Measuring the health of Mt. Tam

Maintaining a healthy, vibrant and diverse Mt. Tam begins with understanding how key ecological resources are faring, and how we can better care for this iconic and beloved place.

One Tam partners and Bay Area scientists have come together to try to answer the question: How healthy are Mt. Tam's natural resources?

Shrubland Communities

Shrubland Communities

Photo by Brian Washburn

Summary

Coastal scrub and chaparral communities are in Good condition with No Change in their overall trend. They have been stable and show no major negative signs from the impacts of ecological stressors that are affecting many of Mt. Tam’s other plant communities such as invasive species, or Douglas-fir (Pseudotsuga menziesii) encroachment. Their extent has remained fairly stable and the have a full complement of associated bird species.

Coastal scrub and chaparral condition and trend in the One Tam area of focus

Rare Plants

Numbers and demographics of rare maritime chaparral species are a concern, and the extent of other rare scrub and chaparral species is an outstanding information gap.

Plant Disease

It is not currently known to what extent Phytophthera species, such as the one that causes Sudden Oak Death, have affected these plant communities on Mt. Tam.

Climate Change Considerations

A recent analysis of projected future vegetation changes forecasted increases in shrublands, especially chamise-dominated chaparral (Cornwell et al., 2012). However, even chaparral species that are adapted to or tolerant of very dry conditions are not immune to drought stress, and may suffer under hotter, drier climate scenarios (Jacobsen et al., 2007; Paddock et al., 2013).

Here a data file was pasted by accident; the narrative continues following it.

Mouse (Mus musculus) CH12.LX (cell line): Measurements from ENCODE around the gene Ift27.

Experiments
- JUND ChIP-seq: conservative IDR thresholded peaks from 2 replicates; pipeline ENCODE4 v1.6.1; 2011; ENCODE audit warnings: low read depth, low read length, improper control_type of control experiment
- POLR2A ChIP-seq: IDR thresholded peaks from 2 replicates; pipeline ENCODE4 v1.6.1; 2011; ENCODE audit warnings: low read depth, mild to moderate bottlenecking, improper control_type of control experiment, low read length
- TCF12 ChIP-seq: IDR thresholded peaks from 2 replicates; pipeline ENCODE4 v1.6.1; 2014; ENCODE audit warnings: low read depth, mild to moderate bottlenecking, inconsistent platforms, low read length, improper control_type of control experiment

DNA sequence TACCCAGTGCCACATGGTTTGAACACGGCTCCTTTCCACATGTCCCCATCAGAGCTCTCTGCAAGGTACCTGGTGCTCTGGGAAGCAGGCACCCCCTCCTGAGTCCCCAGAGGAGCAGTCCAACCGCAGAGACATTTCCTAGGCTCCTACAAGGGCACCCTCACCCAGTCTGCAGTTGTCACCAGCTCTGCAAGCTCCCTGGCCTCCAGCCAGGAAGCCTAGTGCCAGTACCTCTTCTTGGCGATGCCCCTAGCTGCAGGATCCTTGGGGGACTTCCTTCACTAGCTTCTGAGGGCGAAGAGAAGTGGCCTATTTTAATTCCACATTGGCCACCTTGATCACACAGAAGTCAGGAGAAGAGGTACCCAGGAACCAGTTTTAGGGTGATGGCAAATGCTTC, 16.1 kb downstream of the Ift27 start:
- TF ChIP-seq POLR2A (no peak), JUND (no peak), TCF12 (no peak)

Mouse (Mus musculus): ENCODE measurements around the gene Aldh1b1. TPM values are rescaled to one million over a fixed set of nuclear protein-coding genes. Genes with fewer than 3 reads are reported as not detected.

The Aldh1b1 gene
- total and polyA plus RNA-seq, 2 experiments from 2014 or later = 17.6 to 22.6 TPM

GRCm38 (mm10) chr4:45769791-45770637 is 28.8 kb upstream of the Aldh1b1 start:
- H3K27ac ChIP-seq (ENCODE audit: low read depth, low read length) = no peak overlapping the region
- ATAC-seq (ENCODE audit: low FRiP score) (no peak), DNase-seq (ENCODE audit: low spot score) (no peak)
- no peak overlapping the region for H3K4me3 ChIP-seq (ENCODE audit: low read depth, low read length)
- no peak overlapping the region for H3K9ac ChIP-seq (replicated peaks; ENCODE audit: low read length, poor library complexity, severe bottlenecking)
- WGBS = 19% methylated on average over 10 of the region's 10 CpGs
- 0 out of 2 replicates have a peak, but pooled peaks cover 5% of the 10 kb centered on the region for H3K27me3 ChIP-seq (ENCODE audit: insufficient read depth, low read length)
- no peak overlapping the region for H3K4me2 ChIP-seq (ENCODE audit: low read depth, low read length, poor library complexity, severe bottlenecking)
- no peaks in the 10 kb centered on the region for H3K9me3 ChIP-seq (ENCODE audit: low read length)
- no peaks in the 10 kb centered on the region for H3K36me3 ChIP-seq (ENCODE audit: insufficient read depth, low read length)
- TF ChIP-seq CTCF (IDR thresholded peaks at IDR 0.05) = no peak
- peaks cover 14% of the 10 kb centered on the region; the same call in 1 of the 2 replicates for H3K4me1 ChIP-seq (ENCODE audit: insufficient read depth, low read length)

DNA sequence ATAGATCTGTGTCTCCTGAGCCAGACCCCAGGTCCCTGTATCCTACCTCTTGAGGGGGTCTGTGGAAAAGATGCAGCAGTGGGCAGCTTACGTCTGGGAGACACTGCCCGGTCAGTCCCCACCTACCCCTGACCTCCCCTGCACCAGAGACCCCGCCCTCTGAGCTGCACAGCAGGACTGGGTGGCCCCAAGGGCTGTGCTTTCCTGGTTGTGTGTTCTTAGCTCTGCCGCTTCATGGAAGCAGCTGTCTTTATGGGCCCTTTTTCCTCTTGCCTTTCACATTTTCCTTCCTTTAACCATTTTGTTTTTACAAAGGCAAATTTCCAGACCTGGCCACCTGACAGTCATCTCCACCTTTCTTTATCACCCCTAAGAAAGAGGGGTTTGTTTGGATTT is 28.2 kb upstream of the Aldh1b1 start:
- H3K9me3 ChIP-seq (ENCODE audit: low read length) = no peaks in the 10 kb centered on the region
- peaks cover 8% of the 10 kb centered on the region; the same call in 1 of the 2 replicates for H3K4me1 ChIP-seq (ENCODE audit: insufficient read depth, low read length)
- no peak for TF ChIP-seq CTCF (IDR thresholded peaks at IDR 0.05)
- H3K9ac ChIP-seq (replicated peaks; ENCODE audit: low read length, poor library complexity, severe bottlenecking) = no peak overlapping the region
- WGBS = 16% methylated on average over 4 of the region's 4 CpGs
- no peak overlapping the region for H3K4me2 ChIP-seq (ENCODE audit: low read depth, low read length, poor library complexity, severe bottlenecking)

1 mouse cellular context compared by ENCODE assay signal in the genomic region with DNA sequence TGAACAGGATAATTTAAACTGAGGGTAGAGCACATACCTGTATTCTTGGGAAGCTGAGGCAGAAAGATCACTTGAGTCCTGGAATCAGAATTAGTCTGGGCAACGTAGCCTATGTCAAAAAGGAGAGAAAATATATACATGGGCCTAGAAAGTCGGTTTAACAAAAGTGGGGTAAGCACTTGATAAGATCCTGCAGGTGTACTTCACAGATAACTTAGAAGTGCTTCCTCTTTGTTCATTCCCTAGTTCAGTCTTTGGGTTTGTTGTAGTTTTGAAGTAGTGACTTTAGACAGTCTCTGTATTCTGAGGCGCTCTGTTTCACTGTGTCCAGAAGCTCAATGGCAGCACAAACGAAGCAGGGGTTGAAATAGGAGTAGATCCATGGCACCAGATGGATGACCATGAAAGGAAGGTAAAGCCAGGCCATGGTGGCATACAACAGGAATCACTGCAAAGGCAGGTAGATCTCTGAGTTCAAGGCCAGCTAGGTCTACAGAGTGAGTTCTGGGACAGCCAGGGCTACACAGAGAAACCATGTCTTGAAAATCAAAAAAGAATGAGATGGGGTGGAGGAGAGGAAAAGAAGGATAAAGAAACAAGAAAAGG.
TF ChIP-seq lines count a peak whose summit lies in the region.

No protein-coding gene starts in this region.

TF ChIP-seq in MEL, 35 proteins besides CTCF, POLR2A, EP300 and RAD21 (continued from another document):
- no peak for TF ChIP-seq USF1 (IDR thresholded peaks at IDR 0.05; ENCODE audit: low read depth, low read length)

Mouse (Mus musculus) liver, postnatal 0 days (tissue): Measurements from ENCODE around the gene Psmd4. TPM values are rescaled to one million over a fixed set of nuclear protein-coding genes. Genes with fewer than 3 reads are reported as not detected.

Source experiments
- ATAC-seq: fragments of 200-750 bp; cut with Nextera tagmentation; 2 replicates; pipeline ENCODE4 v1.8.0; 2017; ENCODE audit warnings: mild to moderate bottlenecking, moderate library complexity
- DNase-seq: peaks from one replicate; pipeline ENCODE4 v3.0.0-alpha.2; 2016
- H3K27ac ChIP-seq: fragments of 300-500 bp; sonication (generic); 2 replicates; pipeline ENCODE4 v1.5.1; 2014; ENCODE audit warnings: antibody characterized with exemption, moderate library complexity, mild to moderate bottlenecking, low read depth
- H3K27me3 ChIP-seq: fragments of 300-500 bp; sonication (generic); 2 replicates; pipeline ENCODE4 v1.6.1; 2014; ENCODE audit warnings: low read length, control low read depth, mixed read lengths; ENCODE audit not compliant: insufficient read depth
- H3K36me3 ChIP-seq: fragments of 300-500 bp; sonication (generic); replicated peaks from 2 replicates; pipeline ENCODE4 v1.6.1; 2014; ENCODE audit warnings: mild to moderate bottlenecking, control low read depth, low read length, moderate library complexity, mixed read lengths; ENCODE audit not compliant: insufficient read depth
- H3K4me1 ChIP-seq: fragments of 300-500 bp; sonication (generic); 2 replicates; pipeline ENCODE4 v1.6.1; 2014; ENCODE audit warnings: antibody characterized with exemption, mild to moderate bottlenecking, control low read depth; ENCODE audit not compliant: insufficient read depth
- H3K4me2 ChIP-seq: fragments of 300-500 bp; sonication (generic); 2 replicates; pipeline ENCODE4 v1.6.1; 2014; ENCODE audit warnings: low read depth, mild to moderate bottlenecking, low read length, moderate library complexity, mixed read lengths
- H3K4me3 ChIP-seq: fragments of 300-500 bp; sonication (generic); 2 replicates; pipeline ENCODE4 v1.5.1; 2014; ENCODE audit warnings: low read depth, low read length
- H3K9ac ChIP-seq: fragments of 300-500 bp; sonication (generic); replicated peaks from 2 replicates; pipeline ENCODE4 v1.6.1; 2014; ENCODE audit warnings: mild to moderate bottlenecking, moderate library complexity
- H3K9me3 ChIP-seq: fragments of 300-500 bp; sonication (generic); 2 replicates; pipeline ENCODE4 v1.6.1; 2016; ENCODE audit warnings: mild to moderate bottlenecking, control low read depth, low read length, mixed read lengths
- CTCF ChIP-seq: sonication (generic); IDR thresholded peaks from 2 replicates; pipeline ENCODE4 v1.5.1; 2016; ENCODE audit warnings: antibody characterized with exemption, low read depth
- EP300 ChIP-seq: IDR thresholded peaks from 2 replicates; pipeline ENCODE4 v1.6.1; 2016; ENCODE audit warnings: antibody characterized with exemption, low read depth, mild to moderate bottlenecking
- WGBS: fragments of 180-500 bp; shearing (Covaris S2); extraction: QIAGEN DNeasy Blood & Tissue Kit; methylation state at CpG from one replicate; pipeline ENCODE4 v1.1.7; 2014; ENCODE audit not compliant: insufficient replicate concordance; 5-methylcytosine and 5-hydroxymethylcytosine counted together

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References:

Cornwell, W. K., Stuart, S., Ramirez, A., Dolanc, C. R., Thorne, J. H., & Ackerly, D. D. (2012). Climate change impacts on California vegetation: Physiology, life history, and ecosystem change (White Paper from California Energy Commission’s California Climate Change Center). Publication number: CEC-500-2012-023. Berkeley, CA: University of California, Berkeley. Available from: http://www.energy.ca.gov/2012publications/CEC-500-2012-023/CEC-500-2012-023.pdf.

Jacobsen, A. L., Pratt, R. B., Ewers, F. W., & Davis, S. D. (2007). Cavitation resistance among 26 chaparral species of southern California. Ecological Monographs, 77(1), 99-115. Available from: https://www.jstor.org/stable/27646074

Paddock, W. A. S. III, Davis, S. D., Pratt, R. B., Jacobsen, A. L., Tobin, M. F., López-Portillo, J., & Ewers, F. W. (2013). Factors determining mortality of adult chaparral shrubs in an extreme drought year in California. Aliso: A Journal of Systematic and Evolutionary Botany, 31(1), 49-57. Available from: https://www.csub.edu/~rpratt/Publications/Paddock%20et%20al.Aliso%202013.pdf.